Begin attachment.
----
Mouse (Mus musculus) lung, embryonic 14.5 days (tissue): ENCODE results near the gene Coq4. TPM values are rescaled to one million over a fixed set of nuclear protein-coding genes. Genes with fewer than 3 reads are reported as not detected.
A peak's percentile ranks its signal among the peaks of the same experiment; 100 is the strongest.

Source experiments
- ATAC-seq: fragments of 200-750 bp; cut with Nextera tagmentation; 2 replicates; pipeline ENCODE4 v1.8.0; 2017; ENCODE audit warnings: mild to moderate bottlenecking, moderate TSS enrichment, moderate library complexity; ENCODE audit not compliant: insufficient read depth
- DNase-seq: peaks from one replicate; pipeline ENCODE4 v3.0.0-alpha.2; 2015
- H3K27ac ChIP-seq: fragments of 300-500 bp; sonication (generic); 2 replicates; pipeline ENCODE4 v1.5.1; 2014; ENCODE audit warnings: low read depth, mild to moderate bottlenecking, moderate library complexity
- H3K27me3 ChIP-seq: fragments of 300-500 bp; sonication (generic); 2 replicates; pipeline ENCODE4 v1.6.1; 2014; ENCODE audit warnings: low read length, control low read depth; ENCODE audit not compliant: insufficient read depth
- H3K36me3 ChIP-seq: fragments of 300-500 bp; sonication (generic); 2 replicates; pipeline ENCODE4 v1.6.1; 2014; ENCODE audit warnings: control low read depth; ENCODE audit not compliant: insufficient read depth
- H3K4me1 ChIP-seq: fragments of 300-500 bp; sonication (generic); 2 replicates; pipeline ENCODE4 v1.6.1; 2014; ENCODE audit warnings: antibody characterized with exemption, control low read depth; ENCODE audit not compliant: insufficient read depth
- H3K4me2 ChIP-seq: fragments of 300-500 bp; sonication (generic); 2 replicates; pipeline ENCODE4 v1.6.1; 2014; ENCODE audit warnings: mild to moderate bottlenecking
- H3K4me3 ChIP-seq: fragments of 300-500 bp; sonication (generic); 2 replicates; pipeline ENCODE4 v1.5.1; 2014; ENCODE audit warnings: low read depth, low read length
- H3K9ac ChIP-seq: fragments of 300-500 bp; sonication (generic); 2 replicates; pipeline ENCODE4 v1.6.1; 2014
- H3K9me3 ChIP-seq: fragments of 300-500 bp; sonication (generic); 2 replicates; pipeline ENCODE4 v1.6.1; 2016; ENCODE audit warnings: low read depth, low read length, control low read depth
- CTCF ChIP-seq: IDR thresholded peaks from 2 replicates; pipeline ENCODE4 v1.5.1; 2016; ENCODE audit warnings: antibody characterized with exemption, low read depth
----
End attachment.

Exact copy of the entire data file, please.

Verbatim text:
Mouse (Mus musculus) lung, embryonic 14.5 days (tissue): ENCODE results near the gene Coq4. TPM values are rescaled to one million over a fixed set of nuclear protein-coding genes. Genes with fewer than 3 reads are reported as not detected.
A peak's percentile ranks its signal among the peaks of the same experiment; 100 is the strongest.

Source experiments
- ATAC-seq: fragments of 200-750 bp; cut with Nextera tagmentation; 2 replicates; pipeline ENCODE4 v1.8.0; 2017; ENCODE audit warnings: mild to moderate bottlenecking, moderate TSS enrichment, moderate library complexity; ENCODE audit not compliant: insufficient read depth
- DNase-seq: peaks from one replicate; pipeline ENCODE4 v3.0.0-alpha.2; 2015
- H3K27ac ChIP-seq: fragments of 300-500 bp; sonication (generic); 2 replicates; pipeline ENCODE4 v1.5.1; 2014; ENCODE audit warnings: low read depth, mild to moderate bottlenecking, moderate library complexity
- H3K27me3 ChIP-seq: fragments of 300-500 bp; sonication (generic); 2 replicates; pipeline ENCODE4 v1.6.1; 2014; ENCODE audit warnings: low read length, control low read depth; ENCODE audit not compliant: insufficient read depth
- H3K36me3 ChIP-seq: fragments of 300-500 bp; sonication (generic); 2 replicates; pipeline ENCODE4 v1.6.1; 2014; ENCODE audit warnings: control low read depth; ENCODE audit not compliant: insufficient read depth
- H3K4me1 ChIP-seq: fragments of 300-500 bp; sonication (generic); 2 replicates; pipeline ENCODE4 v1.6.1; 2014; ENCODE audit warnings: antibody characterized with exemption, control low read depth; ENCODE audit not compliant: insufficient read depth
- H3K4me2 ChIP-seq: fragments of 300-500 bp; sonication (generic); 2 replicates; pipeline ENCODE4 v1.6.1; 2014; ENCODE audit warnings: mild to moderate bottlenecking
- H3K4me3 ChIP-seq: fragments of 300-500 bp; sonication (generic); 2 replicates; pipeline ENCODE4 v1.5.1; 2014; ENCODE audit warnings: low read depth, low read length
- H3K9ac ChIP-seq: fragments of 300-500 bp; sonication (generic); 2 replicates; pipeline ENCODE4 v1.6.1; 2014
- H3K9me3 ChIP-seq: fragments of 300-500 bp; sonication (generic); 2 replicates; pipeline ENCODE4 v1.6.1; 2016; ENCODE audit warnings: low read depth, low read length, control low read depth
- CTCF ChIP-seq: IDR thresholded peaks from 2 replicates; pipeline ENCODE4 v1.5.1; 2016; ENCODE audit warnings: antibody characterized with exemption, low read depth